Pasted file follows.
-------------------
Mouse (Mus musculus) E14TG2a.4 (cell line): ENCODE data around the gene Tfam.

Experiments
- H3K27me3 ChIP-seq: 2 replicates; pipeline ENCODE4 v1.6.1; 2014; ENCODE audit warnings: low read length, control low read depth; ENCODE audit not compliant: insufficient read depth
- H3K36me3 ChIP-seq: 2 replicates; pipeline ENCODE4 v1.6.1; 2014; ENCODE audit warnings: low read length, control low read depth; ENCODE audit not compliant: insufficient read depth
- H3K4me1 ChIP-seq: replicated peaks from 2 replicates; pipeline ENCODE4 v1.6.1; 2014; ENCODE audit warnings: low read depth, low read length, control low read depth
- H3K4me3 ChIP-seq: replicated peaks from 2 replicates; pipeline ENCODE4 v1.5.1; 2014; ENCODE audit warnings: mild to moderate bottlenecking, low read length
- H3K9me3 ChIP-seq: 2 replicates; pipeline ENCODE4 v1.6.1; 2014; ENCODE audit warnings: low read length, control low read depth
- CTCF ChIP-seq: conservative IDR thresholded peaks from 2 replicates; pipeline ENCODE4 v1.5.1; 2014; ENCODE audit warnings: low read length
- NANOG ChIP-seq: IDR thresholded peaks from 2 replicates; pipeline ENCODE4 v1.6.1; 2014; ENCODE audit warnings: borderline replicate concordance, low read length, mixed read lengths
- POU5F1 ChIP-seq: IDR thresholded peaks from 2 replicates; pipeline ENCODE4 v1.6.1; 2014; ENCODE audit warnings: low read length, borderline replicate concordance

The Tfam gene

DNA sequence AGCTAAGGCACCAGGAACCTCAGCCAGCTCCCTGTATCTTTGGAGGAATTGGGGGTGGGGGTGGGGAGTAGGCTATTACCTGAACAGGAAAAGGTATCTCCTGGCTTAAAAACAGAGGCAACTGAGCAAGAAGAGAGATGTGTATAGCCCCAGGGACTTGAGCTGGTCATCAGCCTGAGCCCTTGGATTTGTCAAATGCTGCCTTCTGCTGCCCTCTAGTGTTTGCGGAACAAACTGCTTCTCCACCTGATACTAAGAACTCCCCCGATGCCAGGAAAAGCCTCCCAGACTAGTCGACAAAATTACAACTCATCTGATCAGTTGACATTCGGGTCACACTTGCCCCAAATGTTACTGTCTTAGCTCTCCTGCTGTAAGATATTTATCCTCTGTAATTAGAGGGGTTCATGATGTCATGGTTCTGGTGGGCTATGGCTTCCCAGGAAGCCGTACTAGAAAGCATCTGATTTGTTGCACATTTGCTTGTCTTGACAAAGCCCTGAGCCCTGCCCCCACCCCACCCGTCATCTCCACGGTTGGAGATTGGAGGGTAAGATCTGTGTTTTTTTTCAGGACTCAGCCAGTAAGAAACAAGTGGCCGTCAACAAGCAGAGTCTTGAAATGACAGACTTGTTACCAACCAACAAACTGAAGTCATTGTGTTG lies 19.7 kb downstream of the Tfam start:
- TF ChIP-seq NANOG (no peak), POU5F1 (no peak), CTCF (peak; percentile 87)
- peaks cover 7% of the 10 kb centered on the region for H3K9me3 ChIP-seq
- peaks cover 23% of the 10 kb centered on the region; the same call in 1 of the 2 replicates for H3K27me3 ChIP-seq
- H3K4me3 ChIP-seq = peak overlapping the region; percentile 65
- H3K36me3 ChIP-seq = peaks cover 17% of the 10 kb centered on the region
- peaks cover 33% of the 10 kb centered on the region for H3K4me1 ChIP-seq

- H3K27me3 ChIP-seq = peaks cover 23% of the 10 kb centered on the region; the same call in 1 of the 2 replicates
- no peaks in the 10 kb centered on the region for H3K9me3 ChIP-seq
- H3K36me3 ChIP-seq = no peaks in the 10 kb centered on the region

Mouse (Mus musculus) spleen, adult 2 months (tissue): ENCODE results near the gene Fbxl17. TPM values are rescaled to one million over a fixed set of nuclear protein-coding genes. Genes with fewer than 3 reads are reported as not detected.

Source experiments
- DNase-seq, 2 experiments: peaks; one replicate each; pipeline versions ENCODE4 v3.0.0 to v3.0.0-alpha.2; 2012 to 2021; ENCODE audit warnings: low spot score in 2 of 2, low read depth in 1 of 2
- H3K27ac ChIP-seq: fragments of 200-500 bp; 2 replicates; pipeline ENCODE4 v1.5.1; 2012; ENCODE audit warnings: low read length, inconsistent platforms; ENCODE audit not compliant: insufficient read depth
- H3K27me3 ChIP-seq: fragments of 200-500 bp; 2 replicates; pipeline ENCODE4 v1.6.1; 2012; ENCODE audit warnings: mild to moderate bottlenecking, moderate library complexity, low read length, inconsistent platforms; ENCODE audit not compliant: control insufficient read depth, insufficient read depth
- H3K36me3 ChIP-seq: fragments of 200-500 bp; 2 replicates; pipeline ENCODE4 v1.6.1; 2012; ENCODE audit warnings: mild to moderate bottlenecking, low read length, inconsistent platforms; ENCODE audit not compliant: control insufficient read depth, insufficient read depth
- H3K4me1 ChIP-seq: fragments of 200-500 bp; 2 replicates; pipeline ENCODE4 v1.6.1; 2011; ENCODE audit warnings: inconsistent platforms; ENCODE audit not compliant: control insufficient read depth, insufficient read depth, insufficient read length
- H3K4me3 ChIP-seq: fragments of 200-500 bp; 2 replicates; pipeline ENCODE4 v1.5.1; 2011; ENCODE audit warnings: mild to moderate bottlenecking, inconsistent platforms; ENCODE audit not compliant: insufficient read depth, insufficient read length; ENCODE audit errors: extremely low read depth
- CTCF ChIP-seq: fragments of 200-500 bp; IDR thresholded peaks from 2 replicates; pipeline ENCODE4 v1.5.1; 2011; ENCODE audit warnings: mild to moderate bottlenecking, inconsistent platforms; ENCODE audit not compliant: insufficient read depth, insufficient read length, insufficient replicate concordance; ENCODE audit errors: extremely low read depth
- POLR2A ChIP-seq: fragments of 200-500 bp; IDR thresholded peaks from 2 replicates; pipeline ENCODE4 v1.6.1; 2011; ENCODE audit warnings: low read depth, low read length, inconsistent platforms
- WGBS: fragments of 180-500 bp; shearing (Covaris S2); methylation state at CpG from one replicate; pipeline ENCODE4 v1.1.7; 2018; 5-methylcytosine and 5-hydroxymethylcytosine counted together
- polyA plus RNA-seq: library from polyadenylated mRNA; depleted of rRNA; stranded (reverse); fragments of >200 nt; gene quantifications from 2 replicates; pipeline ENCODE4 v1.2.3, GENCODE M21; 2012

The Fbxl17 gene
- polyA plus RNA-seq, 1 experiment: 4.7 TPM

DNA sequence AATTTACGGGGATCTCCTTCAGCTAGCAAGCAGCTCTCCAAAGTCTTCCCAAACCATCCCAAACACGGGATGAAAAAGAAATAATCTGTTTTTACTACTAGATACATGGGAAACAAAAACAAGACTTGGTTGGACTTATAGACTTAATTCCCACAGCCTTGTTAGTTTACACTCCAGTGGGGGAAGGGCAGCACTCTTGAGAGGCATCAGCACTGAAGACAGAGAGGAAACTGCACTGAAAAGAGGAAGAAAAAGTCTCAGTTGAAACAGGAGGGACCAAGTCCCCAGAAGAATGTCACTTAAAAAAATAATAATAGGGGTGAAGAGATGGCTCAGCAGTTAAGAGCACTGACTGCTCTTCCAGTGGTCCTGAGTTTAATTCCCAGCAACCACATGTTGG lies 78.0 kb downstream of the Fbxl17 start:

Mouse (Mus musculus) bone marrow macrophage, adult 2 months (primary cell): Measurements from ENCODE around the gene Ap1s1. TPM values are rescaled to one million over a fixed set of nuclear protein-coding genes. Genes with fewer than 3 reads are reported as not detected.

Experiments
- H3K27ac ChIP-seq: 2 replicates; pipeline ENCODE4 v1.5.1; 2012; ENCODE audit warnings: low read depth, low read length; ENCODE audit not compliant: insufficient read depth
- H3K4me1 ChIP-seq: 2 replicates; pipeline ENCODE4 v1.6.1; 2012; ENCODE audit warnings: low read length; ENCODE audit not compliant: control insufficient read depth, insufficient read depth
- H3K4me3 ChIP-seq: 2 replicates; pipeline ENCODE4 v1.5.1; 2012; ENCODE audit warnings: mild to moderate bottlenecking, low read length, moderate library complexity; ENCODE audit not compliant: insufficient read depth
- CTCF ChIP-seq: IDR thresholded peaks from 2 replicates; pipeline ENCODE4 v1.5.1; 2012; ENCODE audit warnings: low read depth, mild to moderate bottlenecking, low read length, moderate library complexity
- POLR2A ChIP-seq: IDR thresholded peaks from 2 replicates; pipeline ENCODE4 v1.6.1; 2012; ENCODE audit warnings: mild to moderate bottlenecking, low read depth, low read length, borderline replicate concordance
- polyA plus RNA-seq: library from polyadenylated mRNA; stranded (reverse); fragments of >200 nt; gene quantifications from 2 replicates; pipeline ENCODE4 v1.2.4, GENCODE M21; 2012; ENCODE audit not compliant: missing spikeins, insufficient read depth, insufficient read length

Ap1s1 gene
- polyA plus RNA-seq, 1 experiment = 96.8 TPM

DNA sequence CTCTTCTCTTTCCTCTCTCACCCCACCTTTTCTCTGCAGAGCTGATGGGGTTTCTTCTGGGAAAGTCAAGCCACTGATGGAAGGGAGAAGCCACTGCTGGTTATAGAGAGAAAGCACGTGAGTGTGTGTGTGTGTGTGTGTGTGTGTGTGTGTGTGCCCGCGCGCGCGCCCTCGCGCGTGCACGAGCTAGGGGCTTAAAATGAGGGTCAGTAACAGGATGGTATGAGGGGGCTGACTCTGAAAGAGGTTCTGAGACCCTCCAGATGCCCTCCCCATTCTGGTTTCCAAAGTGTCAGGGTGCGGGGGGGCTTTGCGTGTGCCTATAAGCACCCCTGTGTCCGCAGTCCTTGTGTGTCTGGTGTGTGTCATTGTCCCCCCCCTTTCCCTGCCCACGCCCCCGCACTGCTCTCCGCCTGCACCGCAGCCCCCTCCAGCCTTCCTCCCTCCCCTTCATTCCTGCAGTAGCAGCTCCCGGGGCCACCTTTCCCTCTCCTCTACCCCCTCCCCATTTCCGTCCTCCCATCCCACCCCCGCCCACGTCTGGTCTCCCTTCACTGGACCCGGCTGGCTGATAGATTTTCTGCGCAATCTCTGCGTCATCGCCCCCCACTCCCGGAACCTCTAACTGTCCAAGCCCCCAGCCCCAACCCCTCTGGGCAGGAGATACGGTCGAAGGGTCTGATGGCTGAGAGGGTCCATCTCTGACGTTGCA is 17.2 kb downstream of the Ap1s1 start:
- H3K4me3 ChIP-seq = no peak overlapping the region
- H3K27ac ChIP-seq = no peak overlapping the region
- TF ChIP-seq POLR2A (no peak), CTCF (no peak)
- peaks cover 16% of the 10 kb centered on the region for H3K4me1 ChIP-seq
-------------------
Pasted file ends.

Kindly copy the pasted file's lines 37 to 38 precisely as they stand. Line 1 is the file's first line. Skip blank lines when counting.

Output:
Mouse (Mus musculus) bone marrow macrophage, adult 2 months (primary cell): Measurements from ENCODE around the gene Ap1s1. TPM values are rescaled to one million over a fixed set of nuclear protein-coding genes. Genes with fewer than 3 reads are reported as not detected.

Experiments